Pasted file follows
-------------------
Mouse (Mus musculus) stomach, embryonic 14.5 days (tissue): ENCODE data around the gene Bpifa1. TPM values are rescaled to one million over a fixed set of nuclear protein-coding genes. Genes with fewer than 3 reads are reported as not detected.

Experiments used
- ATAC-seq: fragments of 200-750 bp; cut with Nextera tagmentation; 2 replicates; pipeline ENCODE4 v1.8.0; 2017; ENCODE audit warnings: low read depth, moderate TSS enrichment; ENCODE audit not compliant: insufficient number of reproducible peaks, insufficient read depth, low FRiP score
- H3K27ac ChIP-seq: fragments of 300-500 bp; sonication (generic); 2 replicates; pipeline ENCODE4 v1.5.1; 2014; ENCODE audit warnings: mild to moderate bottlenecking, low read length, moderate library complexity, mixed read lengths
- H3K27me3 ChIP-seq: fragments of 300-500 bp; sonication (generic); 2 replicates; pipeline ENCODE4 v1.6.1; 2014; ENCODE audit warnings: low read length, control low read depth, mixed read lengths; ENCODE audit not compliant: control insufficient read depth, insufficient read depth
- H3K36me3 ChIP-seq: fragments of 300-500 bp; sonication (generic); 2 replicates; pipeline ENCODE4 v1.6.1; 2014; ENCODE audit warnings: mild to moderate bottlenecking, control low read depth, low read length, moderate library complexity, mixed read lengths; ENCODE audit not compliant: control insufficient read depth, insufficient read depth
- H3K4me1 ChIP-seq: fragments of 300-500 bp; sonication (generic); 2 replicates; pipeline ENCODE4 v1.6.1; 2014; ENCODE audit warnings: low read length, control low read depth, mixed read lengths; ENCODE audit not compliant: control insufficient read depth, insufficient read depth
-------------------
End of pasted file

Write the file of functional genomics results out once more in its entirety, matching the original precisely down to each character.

Mouse (Mus musculus) stomach, embryonic 14.5 days (tissue): ENCODE data around the gene Bpifa1. TPM values are rescaled to one million over a fixed set of nuclear protein-coding genes. Genes with fewer than 3 reads are reported as not detected.

Experiments used
- ATAC-seq: fragments of 200-750 bp; cut with Nextera tagmentation; 2 replicates; pipeline ENCODE4 v1.8.0; 2017; ENCODE audit warnings: low read depth, moderate TSS enrichment; ENCODE audit not compliant: insufficient number of reproducible peaks, insufficient read depth, low FRiP score
- H3K27ac ChIP-seq: fragments of 300-500 bp; sonication (generic); 2 replicates; pipeline ENCODE4 v1.5.1; 2014; ENCODE audit warnings: mild to moderate bottlenecking, low read length, moderate library complexity, mixed read lengths
- H3K27me3 ChIP-seq: fragments of 300-500 bp; sonication (generic); 2 replicates; pipeline ENCODE4 v1.6.1; 2014; ENCODE audit warnings: low read length, control low read depth, mixed read lengths; ENCODE audit not compliant: control insufficient read depth, insufficient read depth
- H3K36me3 ChIP-seq: fragments of 300-500 bp; sonication (generic); 2 replicates; pipeline ENCODE4 v1.6.1; 2014; ENCODE audit warnings: mild to moderate bottlenecking, control low read depth, low read length, moderate library complexity, mixed read lengths; ENCODE audit not compliant: control insufficient read depth, insufficient read depth
- H3K4me1 ChIP-seq: fragments of 300-500 bp; sonication (generic); 2 replicates; pipeline ENCODE4 v1.6.1; 2014; ENCODE audit warnings: low read length, control low read depth, mixed read lengths; ENCODE audit not compliant: control insufficient read depth, insufficient read depth